Thursday, October 13, 2011

Updated: 30 mg Lovenox Daily

I’m not doing so well right now.  As if endometriosis, diminished ovarian reserve, autoimmune implantation disfunction and a thin uterine lining weren’t enough, I just found out yesterday that I have a blood clotting disorder.

The worst part is that I don’t even know what type of blood clotting disorder it is yet so I can’t calm myself through research.  For the first time I am very unhappy with Dr. Sher’s office.  His nurse informed me via email that I had an abnormal result on my thrombophilia panel, meaning I have a high chance of blood clotting during pregnancy and that they want me on Lovenox shots daily for the rest of the pregnancy.  Who sends information like that via email, at the end of the day??!!

I couldn’t talk to anyone at their office until this morning and still know as little as I did yesterday because I’m waiting on a phone consult with Dr. Sher.  Luckily my sister is a genetic counselor and understands this stuff and is also close with my OB, so the two of them calmed me down enough to make it through the night.

At first the prospect of daily shots for the next 31 weeks sounded daunting, but I’ve accepted that I’m not going to have the sunshine-lollypops pregnancy I imagined during all my IF day dreaming, and that’s OK.  But now I have to sit here for an entire week wondering if I’m already too late.  Most people start Lovenox before their IVF cycle, not at 9 weeks pregnant.  What if I already formed a clot and lost the baby since last week?

I honestly just want to cry.  I just want to curl up in a ball and cry, feel sorry for myself, and yell “why me!?” to God.  Instead I’m sitting here at work because I know there is nothing I can do but start the shots and pray really hard that the damage isn’t already done.

If any of you have any tips on Lovenox please share because I could sure use some.

Update:  I have two copies of the MTHFR gene but normal homocystine levels...  So my REs office sent the results of the test to my OB, who shared them with my genetic councelor sister, who shared them with the local pre-natal gentetic councelor, who shared them with the local high risk perinatologist.  Everyone but Dr. Sher thinks the risks of lovenox are higher than the risk of clotting because the gene polymorphism has not caused my homocystine levels to elevate.  Dr. Sher is adamant that I need to be on Lovenox, everyone else is adamant that I NOT be on Lovenox.  Now I don't know what the F to do.  I've always trusted my OB and my sister sent me to the best perinatologist in the state who concurs, but then again I've always trusted Dr. Sher and he's never let me down...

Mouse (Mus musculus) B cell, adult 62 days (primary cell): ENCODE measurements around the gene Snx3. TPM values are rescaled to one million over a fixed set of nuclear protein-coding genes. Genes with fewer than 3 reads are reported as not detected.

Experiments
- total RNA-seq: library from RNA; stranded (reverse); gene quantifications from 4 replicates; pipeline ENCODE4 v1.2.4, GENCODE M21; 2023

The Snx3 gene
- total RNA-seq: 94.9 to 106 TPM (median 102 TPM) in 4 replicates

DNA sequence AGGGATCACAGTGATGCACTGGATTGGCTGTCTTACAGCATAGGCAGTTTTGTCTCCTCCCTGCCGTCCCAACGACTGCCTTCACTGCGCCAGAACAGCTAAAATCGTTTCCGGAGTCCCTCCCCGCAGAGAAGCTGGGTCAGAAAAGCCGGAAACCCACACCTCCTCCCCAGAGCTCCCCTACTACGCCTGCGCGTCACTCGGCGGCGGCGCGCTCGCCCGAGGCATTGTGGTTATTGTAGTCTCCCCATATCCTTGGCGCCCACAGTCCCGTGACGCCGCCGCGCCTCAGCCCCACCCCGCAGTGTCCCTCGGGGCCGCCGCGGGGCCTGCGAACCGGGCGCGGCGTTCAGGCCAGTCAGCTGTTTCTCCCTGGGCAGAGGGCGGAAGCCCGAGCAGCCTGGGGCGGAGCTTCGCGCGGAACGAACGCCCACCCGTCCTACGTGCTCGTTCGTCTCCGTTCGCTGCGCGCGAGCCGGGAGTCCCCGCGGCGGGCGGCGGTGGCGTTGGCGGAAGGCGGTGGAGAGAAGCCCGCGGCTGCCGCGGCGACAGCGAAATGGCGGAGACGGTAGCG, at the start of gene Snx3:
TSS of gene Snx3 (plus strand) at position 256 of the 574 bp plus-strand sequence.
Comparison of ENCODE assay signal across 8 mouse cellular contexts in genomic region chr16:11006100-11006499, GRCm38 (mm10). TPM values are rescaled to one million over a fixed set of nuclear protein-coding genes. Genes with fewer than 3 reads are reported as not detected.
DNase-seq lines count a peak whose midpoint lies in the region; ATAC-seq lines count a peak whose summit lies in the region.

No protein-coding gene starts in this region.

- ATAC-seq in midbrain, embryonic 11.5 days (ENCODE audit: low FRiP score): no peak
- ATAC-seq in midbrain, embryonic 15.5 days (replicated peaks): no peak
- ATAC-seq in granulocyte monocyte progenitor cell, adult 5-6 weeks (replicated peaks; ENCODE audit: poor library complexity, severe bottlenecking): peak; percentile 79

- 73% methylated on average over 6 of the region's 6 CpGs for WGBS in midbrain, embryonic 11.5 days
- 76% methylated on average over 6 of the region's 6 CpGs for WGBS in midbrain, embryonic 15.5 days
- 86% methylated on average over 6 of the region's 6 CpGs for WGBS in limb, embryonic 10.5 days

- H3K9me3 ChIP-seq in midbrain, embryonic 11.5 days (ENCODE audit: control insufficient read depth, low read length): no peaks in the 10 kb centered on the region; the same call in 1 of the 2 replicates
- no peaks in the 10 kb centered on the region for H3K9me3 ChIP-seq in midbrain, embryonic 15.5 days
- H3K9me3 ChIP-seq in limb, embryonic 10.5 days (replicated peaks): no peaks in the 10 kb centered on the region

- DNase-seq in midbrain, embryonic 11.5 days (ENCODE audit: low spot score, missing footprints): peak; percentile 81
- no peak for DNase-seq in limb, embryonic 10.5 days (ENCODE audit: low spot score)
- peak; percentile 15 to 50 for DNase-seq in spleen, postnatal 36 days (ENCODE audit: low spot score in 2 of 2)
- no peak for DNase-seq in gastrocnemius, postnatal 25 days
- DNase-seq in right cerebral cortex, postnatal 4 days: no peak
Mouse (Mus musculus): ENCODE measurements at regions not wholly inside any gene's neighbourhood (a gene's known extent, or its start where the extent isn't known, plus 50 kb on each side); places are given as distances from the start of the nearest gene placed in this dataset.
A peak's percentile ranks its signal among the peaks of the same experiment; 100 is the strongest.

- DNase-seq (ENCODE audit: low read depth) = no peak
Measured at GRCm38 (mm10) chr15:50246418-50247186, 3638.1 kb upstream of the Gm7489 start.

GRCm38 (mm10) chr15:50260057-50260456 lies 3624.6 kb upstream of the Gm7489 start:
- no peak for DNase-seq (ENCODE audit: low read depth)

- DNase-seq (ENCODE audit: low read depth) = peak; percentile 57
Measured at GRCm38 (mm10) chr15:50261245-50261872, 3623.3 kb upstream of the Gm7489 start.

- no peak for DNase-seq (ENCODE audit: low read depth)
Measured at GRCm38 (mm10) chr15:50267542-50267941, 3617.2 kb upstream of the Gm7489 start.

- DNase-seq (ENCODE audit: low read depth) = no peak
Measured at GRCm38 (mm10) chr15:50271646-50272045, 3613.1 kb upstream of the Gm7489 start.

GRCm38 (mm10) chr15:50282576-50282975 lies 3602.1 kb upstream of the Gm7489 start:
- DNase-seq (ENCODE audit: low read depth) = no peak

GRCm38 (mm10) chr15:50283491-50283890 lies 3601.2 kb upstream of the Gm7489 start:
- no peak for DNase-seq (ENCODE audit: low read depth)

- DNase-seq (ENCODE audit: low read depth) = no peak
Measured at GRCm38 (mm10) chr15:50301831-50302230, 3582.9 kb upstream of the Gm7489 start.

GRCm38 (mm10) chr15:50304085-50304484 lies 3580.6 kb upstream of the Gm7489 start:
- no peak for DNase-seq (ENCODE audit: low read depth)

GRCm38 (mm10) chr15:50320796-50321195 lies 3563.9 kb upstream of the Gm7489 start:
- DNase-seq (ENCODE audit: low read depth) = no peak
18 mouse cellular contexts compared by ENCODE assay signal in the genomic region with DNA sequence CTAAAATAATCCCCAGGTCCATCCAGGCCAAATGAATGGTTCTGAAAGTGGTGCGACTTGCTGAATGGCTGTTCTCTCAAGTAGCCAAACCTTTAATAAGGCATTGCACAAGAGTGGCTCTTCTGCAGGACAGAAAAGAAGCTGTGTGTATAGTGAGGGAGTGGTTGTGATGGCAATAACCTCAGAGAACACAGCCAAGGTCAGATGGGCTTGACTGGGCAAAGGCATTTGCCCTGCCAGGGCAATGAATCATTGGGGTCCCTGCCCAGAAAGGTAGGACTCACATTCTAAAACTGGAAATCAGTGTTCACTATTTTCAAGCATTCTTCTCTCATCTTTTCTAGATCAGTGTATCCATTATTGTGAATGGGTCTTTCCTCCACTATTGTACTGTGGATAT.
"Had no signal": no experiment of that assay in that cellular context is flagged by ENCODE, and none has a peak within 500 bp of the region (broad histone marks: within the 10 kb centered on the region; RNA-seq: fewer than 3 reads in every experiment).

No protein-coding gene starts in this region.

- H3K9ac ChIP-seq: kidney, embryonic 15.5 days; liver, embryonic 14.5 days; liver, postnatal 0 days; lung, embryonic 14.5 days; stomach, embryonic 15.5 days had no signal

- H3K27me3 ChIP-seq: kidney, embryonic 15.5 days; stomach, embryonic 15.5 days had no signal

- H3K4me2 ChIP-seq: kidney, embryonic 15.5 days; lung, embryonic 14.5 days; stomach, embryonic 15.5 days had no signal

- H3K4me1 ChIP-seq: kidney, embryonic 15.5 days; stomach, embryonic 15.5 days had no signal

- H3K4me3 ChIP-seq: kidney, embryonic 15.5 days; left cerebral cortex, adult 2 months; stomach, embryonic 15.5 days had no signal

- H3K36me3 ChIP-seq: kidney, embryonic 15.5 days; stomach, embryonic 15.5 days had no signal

As for worring about the baby all doctors agree that I shouldn't since the MTHFR mutation doesn't cause early losses.  The issue will come in the 3rd trimester when my risk of pre-eclampsia and placental abruption increase.


  1. Oh Linds...I'm so sorry you are having to go through this. When I asked Jennifer about why the tests were being done, she said it is because clotting issues are really common in IF women, especially those that are pregnant for the first time. I don't know if that gives you any peace but there it is.

    As for what to do about the Lovenox, I just don't have any advice. It's a terrible position to be in. What are the risks of Lovenox? I don't know much about it. Maybe start a pros and cons list?

  2. My doc has me on Lovenox and baby aspirin, but I think it would go only until week 12. I'm compound heterozygous for MTHFR, which is apparently extremely common (30%+ of women). There's a version that's more serious - not sure what it would look like on a test result slip though. At one point they treated everyone with any version of MTHFR with Lovenox - now I think they've relaxed with the common version.

    If you do end up taking Lovenox, it helps to do the injection over about 10 seconds, and then leave the needle in for about 10 seconds. Helps to prevent bruising.

    Hope you figure out something you're comfortable with!

  3. I have no advice to give you, but I was just wanting to step by and let you know I am thinking of you! xo

  4. Oh gosh, I'm so sorry for the overwhelming news! I will pray for you! Hopefully it won't be too bad for you. I take Lovenox, and it doesn't bother me much. It burns a little, but I've gotten used to it. Good luck sweetie!

  5. I have been following your blog since your big announcement.<3 I believe I saw your link on Dana's (angel Jacob's mom) page. I just wanted to send you some encouragement. I was on 40mg of Lovenox twice a day during my rainbow pregnancy. I know how daunting and terrifying it is. If you haven't found it already, the Lovely Lovenox Ladies board on Baby Center is a great resource. There are so many success from women on Lovenox. I asked for several ultrasounds at the beginning to make sure my rainbow was okay and was followed by a maternal fetal specialist later on in the pregnancy. I will be sending hopeful prayers your way.

  6. Oh no! I'm so sorry that you've gotten this news.

    I'm thinking of you and sending positive thoughts in your direction.

  7. Oh Lindsey! I'm so sorry to hear this. I wanted you to have a smooth and thrilling pregnancy. My cousin has different clotting disorder. She opted not to do the shots for her third pregnancy and everything went fine and still is. I think that in the case of her disorder (Factor V Leiden), having had a clotting incident previously or being homozygous affects the treatment plan. Sending positive vibes!

  8. Still here for you sister - always! And I think you've come up with the best possible plan for this!